As of November, Farina Alto has a full liquor license. Everyone is excited to promote a cocktail program (and daily 3 to 6 p.m. happy hour) that draws from a huge list of local spirits and as many organic bottles as possible, at least one in each category. They do as many of the mixers as possible from scratch and organic. I’m excited by their commitment to organic ingredients across the board, the cocktail program is just recent icing on the cake.

Moving toward local, organic ingredients is how the whole family sees the recent past—and future—of restaurants in Albuquerque. It’s far from the default, but traction is being made and hearts are being won, and that is a trend that will continue to grow as customers vote with their dollars and restaurateurs lead the front lines in making changes even before some of their customers know what to ask for.

On the flip side, what are the things that are slow to change and frustrating? Terry and Evan agree it’s the dominance of chains—from their dubious ingredient sourcing to their lack of value for the consumer. It is clear that a person can go to any chain restaurant and order an entree for $12 (or, for that matter, drop $8 to $10 on fast food) and receive something full of ingredients from unknown sources with additives and flavor enhancers galore. Alternatively, that same consumer could go to a place like Farina and spend the same amount of money and be supporting not only a locally-owned business but also farmers and the whole local supply chain. Gavin is less vociferous on this point but still a big fan of any of the locally established eateries, places like El Patio or Zinc or small family Mexican joints. All of them recognize that family owned is a value to be supported.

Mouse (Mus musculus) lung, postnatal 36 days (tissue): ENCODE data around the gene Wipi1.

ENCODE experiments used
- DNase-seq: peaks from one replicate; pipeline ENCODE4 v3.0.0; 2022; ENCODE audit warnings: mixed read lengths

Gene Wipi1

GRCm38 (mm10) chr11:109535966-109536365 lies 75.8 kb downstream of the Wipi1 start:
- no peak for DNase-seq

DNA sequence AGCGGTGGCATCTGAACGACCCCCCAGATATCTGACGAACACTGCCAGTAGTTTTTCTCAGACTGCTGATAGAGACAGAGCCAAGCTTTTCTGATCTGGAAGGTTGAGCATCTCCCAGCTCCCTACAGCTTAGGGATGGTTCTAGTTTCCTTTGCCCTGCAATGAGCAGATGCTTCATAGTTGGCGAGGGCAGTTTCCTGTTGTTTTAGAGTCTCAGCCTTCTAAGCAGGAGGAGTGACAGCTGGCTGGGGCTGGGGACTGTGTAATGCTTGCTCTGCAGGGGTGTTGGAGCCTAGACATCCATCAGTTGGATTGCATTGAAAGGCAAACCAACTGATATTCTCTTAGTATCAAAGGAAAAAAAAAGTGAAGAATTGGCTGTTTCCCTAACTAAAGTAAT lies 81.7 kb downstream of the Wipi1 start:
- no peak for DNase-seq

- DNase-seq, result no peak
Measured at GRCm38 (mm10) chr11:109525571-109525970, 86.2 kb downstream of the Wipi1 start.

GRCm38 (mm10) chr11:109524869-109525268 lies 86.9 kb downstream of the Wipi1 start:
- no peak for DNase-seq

Evan is dairy and gluten intolerant, so he has always had to think carefully and deliberately about what to eat. When asked about how he arrived at his practical cooking philosophy, he says, “Something in my brain just decided that doing it this way was the only way. I’ve always been very emotionally connected to things like this, truly caring about the animals and what it takes to raise them, to bring them to our plate. A package of bacon is not just delicious salty pieces of protein—it was once a living thing.” He credits extended family, too, for exposing him to really great food when younger, as well as the ideas of caring for the health of the earth and the bigger picture issues.

Evan says he is most proud of bringing organic ingredients to the menu at both Farina locations. He positively glows when he announces that there is not a single conventional item from the “dirty dozen” list on the Farina menus. That’s a big deal, and he knows it. What I like about the family’s philosophy as business owners is the pragmatism, saving money by buying conventional ingredients where they are accepted as low-risk, the so-called “clean 13.” Ultimately, it takes this kind of restaurateur to push the boundaries just enough, while still making money to allow the change to happen. And when you start from within a nurturing family environment—especially when asked to wash dishes at 13 or bus tables at 14—those values seem to flow naturally.


Artichoke Café 424 Central Avenue SE Alb. 505.243.0200.
Farina Pizzeria 510 Central Avenue SE Alb. 505.243.0130.
Farina Alto 10721 Montgomery Boulevard NE Alb. 505.298.0035.


story by Andrea Feucht